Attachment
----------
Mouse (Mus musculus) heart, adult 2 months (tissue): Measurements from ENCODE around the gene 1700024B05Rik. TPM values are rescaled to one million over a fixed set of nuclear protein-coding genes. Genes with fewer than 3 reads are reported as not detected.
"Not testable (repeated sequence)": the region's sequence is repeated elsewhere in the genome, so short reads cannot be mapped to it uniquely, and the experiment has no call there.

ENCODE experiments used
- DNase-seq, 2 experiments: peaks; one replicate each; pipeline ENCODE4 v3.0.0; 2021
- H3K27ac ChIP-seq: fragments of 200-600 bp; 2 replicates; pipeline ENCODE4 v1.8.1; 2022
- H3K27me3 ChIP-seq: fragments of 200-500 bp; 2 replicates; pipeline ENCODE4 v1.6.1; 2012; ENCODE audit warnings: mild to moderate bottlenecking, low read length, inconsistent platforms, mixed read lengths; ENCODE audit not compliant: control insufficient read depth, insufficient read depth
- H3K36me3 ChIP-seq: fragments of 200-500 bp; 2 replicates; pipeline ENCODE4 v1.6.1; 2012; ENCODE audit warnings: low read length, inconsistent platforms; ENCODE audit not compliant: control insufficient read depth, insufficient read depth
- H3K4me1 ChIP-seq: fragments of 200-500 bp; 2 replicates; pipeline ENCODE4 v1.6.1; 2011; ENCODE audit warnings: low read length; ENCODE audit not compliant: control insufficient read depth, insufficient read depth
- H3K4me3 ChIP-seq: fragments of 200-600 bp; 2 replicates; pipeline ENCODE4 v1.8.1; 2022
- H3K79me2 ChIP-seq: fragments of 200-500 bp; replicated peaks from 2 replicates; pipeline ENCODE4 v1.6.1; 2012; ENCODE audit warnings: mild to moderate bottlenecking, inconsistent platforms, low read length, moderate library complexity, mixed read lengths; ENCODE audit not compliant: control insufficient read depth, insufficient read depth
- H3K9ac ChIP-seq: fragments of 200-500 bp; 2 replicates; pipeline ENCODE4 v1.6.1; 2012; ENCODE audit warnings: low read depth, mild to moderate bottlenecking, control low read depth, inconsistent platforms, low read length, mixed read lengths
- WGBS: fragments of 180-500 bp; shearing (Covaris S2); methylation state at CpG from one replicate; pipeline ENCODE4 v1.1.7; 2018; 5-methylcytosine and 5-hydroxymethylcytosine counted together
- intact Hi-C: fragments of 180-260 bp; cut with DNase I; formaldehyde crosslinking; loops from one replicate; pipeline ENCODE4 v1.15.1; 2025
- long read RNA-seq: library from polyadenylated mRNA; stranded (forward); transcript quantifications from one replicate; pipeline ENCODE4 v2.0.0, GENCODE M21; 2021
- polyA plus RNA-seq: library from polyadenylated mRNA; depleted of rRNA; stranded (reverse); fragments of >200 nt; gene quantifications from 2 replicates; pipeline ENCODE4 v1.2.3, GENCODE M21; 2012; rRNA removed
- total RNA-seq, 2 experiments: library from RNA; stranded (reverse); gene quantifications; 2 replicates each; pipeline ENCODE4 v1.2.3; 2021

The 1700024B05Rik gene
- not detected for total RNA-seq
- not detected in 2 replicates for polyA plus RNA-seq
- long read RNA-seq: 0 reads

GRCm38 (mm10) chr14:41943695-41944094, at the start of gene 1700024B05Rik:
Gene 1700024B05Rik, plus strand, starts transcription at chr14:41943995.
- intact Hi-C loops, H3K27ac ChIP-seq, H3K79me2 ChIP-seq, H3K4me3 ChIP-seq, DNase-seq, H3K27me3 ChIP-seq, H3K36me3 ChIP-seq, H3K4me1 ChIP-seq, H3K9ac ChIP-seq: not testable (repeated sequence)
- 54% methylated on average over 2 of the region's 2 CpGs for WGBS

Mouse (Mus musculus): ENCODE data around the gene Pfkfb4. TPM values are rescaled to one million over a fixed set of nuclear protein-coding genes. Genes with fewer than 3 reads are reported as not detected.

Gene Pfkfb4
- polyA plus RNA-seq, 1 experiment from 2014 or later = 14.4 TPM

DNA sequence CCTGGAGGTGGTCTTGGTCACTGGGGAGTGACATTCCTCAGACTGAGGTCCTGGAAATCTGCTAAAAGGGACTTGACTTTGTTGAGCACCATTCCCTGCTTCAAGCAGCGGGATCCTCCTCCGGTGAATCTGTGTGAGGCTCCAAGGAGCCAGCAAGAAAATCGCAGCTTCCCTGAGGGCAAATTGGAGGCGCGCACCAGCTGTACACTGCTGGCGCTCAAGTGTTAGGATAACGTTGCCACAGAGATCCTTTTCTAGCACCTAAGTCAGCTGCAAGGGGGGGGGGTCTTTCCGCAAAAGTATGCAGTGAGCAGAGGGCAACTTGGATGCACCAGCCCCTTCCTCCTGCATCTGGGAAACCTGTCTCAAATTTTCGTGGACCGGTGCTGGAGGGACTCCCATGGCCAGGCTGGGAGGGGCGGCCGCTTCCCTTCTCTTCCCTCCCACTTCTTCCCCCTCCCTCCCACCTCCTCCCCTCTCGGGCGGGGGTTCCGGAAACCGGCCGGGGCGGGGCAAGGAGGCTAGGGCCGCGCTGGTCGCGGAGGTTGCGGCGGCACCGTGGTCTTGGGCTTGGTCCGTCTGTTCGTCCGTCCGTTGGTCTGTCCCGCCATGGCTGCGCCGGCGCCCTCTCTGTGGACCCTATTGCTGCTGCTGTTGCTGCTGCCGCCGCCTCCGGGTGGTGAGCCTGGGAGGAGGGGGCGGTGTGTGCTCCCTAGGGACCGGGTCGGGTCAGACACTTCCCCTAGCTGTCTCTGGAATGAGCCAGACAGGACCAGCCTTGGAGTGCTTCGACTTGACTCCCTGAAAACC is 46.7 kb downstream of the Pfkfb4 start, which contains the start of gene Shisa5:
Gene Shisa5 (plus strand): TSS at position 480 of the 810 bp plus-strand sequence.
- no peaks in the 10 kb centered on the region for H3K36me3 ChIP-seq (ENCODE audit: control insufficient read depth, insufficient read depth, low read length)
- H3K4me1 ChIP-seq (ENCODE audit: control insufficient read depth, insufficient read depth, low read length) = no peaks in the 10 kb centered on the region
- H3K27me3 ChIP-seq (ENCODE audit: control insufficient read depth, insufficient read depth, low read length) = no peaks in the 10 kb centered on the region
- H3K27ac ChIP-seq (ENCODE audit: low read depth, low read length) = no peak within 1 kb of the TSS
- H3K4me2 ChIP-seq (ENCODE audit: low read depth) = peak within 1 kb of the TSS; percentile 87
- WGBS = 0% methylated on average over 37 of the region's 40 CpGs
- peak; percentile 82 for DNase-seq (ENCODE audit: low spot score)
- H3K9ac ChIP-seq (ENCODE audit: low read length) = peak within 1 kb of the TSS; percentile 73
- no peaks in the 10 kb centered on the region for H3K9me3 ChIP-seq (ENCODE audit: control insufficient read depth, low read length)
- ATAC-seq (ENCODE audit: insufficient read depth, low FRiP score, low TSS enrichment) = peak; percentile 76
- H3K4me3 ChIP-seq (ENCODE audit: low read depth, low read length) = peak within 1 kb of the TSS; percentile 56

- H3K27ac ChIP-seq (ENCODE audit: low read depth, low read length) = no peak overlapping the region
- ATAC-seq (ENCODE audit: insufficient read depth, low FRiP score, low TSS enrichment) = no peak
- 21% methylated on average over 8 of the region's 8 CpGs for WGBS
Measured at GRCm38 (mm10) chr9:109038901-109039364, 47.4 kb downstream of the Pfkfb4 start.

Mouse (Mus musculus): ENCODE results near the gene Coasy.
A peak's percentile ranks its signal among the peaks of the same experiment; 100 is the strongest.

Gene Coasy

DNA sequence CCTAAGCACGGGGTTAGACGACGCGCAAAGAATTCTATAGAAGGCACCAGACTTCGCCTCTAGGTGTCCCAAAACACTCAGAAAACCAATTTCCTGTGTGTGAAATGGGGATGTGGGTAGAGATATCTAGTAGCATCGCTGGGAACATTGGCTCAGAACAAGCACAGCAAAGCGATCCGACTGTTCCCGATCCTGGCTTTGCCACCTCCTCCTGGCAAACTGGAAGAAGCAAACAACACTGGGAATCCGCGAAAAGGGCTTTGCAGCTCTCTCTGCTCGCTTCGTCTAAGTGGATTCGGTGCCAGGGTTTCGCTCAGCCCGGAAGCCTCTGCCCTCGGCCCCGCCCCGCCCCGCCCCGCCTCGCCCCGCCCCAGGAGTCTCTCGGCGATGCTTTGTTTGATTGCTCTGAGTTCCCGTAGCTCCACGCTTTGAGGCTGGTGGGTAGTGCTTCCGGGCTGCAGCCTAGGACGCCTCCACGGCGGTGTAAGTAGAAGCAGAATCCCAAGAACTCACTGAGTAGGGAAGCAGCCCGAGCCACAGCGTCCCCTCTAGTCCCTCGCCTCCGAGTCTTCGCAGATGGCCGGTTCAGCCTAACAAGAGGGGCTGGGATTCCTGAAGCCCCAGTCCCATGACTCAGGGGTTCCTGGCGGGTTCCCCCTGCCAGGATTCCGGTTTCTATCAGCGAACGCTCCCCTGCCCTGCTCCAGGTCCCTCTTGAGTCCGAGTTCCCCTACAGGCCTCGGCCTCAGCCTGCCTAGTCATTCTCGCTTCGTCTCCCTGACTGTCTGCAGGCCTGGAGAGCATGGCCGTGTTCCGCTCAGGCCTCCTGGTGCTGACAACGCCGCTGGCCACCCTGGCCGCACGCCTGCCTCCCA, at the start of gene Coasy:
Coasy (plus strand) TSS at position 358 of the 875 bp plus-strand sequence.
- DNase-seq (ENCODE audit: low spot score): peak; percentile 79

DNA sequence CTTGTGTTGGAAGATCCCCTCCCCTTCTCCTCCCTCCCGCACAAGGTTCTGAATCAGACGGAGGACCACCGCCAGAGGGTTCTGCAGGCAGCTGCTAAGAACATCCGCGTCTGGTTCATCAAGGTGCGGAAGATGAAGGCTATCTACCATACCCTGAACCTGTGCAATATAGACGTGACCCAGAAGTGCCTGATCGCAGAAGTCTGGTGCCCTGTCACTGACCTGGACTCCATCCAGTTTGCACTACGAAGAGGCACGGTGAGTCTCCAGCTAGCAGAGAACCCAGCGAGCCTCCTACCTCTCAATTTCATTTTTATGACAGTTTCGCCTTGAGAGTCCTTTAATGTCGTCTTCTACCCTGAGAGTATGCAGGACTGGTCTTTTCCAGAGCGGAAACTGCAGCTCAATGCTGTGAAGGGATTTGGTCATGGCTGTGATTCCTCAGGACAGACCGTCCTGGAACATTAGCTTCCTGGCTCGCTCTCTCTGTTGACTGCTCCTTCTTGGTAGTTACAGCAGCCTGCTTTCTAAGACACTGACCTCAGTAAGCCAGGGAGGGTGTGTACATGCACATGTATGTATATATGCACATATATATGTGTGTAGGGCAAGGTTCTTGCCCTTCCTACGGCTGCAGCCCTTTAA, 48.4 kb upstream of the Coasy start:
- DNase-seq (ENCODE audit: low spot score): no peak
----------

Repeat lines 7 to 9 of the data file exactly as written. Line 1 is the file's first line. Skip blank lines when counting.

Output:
- H3K36me3 ChIP-seq: fragments of 200-500 bp; 2 replicates; pipeline ENCODE4 v1.6.1; 2012; ENCODE audit warnings: low read length, inconsistent platforms; ENCODE audit not compliant: control insufficient read depth, insufficient read depth
- H3K4me1 ChIP-seq: fragments of 200-500 bp; 2 replicates; pipeline ENCODE4 v1.6.1; 2011; ENCODE audit warnings: low read length; ENCODE audit not compliant: control insufficient read depth, insufficient read depth
- H3K4me3 ChIP-seq: fragments of 200-600 bp; 2 replicates; pipeline ENCODE4 v1.8.1; 2022